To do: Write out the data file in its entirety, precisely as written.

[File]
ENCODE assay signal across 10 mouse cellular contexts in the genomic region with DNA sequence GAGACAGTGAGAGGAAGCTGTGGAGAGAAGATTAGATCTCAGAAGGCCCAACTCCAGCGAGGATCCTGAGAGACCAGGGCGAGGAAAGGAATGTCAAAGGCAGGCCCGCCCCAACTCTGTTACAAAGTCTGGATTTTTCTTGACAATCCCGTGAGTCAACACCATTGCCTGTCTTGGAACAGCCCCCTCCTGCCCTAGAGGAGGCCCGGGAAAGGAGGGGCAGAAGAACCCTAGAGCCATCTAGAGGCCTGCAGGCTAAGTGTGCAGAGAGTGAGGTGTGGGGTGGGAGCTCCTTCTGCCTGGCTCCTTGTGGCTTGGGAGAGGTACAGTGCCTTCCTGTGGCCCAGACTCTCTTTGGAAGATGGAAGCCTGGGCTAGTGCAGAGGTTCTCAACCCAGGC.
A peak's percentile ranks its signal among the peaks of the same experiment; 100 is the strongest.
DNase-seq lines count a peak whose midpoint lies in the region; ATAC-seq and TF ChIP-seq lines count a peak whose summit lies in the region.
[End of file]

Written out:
ENCODE assay signal across 10 mouse cellular contexts in the genomic region with DNA sequence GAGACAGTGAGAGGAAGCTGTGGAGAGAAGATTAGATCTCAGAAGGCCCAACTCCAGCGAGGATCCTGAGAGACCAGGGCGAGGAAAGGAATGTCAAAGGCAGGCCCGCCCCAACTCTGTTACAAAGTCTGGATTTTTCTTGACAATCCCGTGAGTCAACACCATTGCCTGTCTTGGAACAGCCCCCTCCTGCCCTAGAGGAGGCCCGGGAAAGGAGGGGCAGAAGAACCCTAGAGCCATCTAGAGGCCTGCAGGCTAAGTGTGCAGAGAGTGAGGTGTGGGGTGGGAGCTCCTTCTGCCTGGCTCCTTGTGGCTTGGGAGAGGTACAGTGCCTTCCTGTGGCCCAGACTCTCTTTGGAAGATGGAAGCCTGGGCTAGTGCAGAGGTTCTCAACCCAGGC.
A peak's percentile ranks its signal among the peaks of the same experiment; 100 is the strongest.
DNase-seq lines count a peak whose midpoint lies in the region; ATAC-seq and TF ChIP-seq lines count a peak whose summit lies in the region.